For its first seven years Launceston's popular food and wine event Festivale was held in the city's business district as a big street party.
Then it moved to historic City Park and will celebrate its 25th birthday in a venue most patrons agree is just about ideal.
Organising committee chairwoman Lou Clark said that making the move to City Park had been the making of Festivale.
``The focus of the event shifted to showcasing Tasmania's renowned food and cool-climate wines,'' Ms Clark said.
``This meant we had to move it out of the CBD to a more controlled space.
``In this day of social media we get a lot feedback and people talk about the great ambience and atmosphere in City Park.''
Charging an entry fee was a controversial issue with the move to City Park but had helped ensure the event's financial viability and its reputation as an event for everyone.
``One of the things the committee has done is to work pretty hard to ensure that we have a safe and family-friendly event,'' Ms Clark said.
Festivale has it origins in a multi-cultural food and social event organised by Paulene Gaetani at the Australian-Italian Club at Prospect in 1987 and probably also drew some inspiration from the Launceston Mardi Gras of the 1950s and '60s that featured music, street theatre and parades.
The first mardi gras in 1953 was organised by the Launceston Junior Chamber of Commerce as part of celebrations for the centenary of municipal government in Tasmania.
The first Festivale in 1988 was organised as part of Australia's bicentenary celebrations and the combination of food and drink and entertainment proved a hit.
Bruce England, who has served on the Festivale committee for 25 years (with five as chairman), was a member of the bicentenary committee.
The inaugural Festivale was so well received that it became an annual event organised by a hard-working committee of volunteers.
It is still run by volunteers who have also taken on the organisation of Launceston's annual New Year's Eve function in Royal Park.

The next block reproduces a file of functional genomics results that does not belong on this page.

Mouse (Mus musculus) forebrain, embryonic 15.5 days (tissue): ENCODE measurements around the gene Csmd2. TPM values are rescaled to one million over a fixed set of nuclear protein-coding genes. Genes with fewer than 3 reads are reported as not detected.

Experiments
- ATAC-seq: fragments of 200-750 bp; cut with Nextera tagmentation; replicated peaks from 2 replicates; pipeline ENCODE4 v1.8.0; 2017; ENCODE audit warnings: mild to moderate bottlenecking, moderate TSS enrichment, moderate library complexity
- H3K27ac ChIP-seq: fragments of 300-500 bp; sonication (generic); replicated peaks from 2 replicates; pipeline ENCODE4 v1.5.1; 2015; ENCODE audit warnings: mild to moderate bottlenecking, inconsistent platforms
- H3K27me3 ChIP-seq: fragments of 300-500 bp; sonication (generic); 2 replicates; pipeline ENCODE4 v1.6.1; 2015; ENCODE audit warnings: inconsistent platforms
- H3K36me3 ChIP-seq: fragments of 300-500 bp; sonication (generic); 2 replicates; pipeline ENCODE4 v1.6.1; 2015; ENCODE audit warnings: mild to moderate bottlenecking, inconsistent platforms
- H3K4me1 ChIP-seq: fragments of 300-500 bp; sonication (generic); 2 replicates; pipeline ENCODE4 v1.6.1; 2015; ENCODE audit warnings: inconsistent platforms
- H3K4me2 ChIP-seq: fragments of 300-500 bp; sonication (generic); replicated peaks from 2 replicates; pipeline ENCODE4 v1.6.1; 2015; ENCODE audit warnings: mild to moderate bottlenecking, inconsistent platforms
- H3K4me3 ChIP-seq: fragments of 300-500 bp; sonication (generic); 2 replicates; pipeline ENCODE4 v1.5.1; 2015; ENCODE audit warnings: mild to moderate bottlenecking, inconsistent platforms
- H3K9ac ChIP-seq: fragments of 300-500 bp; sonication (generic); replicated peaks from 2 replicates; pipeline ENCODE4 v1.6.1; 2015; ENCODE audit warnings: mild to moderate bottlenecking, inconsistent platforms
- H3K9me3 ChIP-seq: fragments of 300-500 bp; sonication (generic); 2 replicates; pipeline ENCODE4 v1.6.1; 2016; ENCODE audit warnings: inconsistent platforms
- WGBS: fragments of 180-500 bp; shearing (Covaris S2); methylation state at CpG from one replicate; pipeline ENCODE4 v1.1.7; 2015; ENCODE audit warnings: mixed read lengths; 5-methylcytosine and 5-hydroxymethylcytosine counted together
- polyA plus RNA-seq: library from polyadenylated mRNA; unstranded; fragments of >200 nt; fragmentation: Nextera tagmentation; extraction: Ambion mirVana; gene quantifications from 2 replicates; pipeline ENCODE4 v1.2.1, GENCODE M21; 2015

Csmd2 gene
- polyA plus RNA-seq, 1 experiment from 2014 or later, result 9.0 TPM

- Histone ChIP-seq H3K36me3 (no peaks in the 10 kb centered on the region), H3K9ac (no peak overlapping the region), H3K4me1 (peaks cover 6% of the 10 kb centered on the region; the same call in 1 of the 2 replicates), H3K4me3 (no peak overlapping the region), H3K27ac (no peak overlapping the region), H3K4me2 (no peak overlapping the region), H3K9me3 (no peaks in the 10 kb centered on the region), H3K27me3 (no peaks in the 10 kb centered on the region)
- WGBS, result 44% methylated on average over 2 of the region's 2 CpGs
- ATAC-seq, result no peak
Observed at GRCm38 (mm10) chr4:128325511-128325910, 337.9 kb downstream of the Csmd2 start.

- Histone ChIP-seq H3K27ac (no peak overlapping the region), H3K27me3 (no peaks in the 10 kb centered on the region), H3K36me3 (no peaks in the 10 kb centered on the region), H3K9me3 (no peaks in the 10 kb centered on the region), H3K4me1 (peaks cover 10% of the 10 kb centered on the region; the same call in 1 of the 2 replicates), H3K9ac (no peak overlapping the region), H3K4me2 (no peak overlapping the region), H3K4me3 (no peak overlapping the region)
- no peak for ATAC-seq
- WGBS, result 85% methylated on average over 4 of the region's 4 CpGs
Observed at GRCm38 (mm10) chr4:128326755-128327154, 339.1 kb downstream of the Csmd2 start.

``The turnover on the committee has been relatively low over the years,'' Ms Clark said.
``People tend to stay on it for quite a long time, but there's still been a lot of people involved over the years.''
As well as providing great entertainment and showcasing Tasmania's best food, wine and beer, Festivale is important to the tourism industry.
Last year more than 35,000 people attended the three days of the event, which costs around $700,000 to stage.
The demographic is wide, from young families to retirees and everyone in between.
An annual survey of patrons, conducted by year 12 students from Scotch Oakburn College, found that more than 1000 attendees last year were from overseas and nearly 3000 were from interstate.
``Festivale has a strong and loyal following of patrons,'' Ms Clark said.
``Our 2012 survey indicated that 69 per cent of patrons chose some form of commercial accommodation to stay in throughout the weekend of Festivale, with 19 per cent of patrons staying three nights or more and 14 per cent staying for two nights in commercial accommodation.''
And the 2012 survey found that 77 per cent of patrons strongly agreed they would attend future events.
``Festivale rates as one of the best food and wine festivals in Australia,'' she said.
``In culinary terms I think we've got the recipe pretty right.''
WHERE: City Park, Launceston.
WHEN: Friday, 5.30pm to 10.45pm; Saturday, 11am to 10.45pm; Sunday, 10am to 4pm.
COST: Friday night $20, Saturday $20, Sunday $15. Children under 14 free if accompanied by an adult.
TICKETS: Launceston Travel and Information Centre or at the gate.
More information: www.festivale.com.au.